Canada Goose Is Expanding: Is the Stock a Smart Buy Today?

Canada Goose Holdings (TSX:GOOS) stock is flying low of late but likely not for long.

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It’s been a treacherous past few years for shares of luxury parka maker Canada Goose Holdings (TSX:GOOS). With the macro headwinds weighing on all of our wallets, there may not be enough room in the personal budget for a $1,100 (or so) parka.

Indeed, Canada Goose is stylish. It’s a fast-growing brand that’s really taken off at the international level. Still, the business of selling expensive goods makes for huge booms and busts, depending on the state of the broader economy. With a recession on most of our radars, it’s been tough flying for the goose.

Regardless, Chief Executive Officer Dani Reiss is all about the long term. He’s looking to build brand affinity further. Doing so will help the brand really shine at the international level. Once we’re out of this period of stagnant growth, I view stocks like Canada Goose as frontrunners in a market rebound. For now, Canada Goose is doing its best to navigate the rough winds.

Canada Goose flying low again

After its latest round of quarterly earnings, Canada Goose has been shot down right back to the $25 per-share range, where the name spent most of last year’s second half. Though Canada Goose stock’s breakout has failed, I still think long-term thinkers have plenty of reasons to be a buyer of the latest dip, even if the worst of recession headwinds have yet to strike.

It’s hard to time your entry into battered discretionary stocks. They tend to implode and take off very quickly. If you’re a believer in the brand and growth story, and you’re willing to deal with the huge bumps in the road (1.57 beta, meaning GOOS stock is a choppier ride than the rest of the market), I view GOOS as a compelling name, as the Canadian growth story looks to evolve amid hard times en route to “tripling” sales over a five-year timespan.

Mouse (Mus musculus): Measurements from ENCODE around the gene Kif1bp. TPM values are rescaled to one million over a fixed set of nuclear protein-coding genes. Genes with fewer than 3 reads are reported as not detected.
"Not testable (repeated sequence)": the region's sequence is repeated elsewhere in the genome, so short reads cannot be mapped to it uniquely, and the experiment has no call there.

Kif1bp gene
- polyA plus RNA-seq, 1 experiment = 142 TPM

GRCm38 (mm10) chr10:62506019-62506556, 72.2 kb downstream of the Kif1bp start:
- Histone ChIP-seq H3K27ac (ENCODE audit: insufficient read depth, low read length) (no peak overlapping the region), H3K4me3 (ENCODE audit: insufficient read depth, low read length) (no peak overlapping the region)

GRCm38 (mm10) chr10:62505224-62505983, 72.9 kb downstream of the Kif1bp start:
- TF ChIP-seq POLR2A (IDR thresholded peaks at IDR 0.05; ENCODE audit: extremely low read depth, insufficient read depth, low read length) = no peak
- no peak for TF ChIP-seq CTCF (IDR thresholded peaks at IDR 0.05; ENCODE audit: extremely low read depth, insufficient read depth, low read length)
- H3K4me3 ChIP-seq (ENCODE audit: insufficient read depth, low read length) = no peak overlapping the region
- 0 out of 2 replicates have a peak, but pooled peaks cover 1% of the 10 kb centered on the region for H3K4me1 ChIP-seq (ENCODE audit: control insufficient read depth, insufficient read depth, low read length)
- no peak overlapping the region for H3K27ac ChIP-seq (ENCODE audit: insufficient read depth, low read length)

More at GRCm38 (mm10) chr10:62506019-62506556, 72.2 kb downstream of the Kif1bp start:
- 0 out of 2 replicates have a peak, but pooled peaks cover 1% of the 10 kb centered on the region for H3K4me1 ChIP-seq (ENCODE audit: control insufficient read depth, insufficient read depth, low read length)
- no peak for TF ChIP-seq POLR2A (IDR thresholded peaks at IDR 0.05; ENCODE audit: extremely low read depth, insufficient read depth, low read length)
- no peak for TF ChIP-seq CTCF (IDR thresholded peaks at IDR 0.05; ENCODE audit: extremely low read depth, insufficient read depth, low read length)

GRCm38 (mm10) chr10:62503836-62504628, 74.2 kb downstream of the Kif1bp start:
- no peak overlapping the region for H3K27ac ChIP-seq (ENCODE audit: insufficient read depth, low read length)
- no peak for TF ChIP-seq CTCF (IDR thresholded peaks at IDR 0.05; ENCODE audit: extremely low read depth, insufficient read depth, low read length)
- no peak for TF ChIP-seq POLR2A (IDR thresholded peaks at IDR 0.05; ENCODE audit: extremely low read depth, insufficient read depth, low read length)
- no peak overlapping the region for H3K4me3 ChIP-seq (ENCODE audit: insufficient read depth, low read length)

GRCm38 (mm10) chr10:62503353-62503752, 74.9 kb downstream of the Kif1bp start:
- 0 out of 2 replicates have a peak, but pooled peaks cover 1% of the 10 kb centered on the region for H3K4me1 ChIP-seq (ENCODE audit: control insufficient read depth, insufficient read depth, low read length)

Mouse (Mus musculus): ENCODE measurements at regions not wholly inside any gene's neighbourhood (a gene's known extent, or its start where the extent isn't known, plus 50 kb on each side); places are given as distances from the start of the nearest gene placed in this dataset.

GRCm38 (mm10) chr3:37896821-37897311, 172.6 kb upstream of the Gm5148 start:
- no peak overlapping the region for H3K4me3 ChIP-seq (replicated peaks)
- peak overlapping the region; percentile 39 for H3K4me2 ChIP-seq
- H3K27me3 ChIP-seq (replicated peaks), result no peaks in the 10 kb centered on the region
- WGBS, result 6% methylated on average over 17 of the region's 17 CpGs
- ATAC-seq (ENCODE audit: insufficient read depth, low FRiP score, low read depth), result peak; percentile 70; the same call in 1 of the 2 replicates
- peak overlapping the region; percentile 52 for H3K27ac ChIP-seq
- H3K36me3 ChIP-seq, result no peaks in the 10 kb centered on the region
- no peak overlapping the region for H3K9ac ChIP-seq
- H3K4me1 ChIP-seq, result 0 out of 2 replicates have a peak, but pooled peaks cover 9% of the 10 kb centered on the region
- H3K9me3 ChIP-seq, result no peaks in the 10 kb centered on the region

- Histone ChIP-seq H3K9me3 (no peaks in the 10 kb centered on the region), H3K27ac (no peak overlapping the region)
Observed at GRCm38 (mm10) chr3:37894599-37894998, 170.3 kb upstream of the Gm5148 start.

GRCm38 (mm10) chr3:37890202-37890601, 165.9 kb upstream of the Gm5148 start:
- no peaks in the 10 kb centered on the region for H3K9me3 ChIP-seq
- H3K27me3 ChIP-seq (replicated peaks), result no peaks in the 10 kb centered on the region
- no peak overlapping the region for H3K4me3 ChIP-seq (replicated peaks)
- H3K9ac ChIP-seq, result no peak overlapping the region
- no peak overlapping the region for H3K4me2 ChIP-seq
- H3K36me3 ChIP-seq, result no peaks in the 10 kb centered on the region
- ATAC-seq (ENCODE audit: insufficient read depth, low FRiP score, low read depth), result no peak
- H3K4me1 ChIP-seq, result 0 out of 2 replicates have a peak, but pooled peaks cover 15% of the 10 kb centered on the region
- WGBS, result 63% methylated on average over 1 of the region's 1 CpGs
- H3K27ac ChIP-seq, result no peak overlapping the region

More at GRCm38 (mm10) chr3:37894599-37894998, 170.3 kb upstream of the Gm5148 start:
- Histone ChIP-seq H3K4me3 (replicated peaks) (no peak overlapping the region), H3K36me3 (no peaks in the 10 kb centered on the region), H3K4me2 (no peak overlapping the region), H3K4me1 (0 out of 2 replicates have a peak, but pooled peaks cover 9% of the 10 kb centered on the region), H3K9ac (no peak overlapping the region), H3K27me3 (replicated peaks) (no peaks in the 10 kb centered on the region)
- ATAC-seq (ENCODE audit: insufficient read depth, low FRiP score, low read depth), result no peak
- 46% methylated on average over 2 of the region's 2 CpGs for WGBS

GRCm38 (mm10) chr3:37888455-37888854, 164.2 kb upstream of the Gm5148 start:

How will Canada Goose triple revenues over five years, with a recession on the horizon? Expanding into new product categories is one way that the company can take its growth to the next level, as it looks to capitalize on brand affinity.

Canada Goose eyes eyewear, accessories, and other product categories

Canada Goose has stayed within its circle of competence (outerwear) but seems willing to explore new arenas for growth amid its share slump. In prior pieces, I’ve suggested that Canada Goose go beyond expensive outerwear. Recently, the firm noted its plan to get into eyewear, accessories, and luggage sales.

Such a move is incredibly smart, in my opinion. However, a further push into new products may be needed to reduce seasonal lumpiness in shares of the luxury outerwear maker.

Now, it’s not like Goose is making a huge splash with swimsuits to bolster sales into the summer season. Such a move would be bizarre and could have an effect on brand affinity. Luggage, eyewear, and other offerings seem like natural areas to move into. With such a strong brand, I think loyal consumers will be very interested in adding to their collection of Canada Goose-branded merchandise.

As always, I expect new products to be of the utmost quality. Further, such items could command a pretty penny, as they look to add a sustained boost to the top and bottom line.

Bottom line

As Canada Goose expands its merchandise lineup while the worst of recession headwinds move on, I think the stock makes for a terrific buy at these depths. Add the Chinese reopening into the equation, and I think the future looks bright for Canada Goose.

This article represents the opinion of the writer, who may disagree with the “official” recommendation position of a Motley Fool premium service or advisor. We’re Motley! Questioning an investing thesis — even one of our own — helps us all think critically about investing and make decisions that help us become smarter, happier, and richer, so we sometimes publish articles that may not be in line with recommendations, rankings or other content.

Fool contributor Joey Frenette has no position in any of the stocks mentioned. The Motley Fool has no position in any of the stocks mentioned. The Motley Fool has a disclosure policy.

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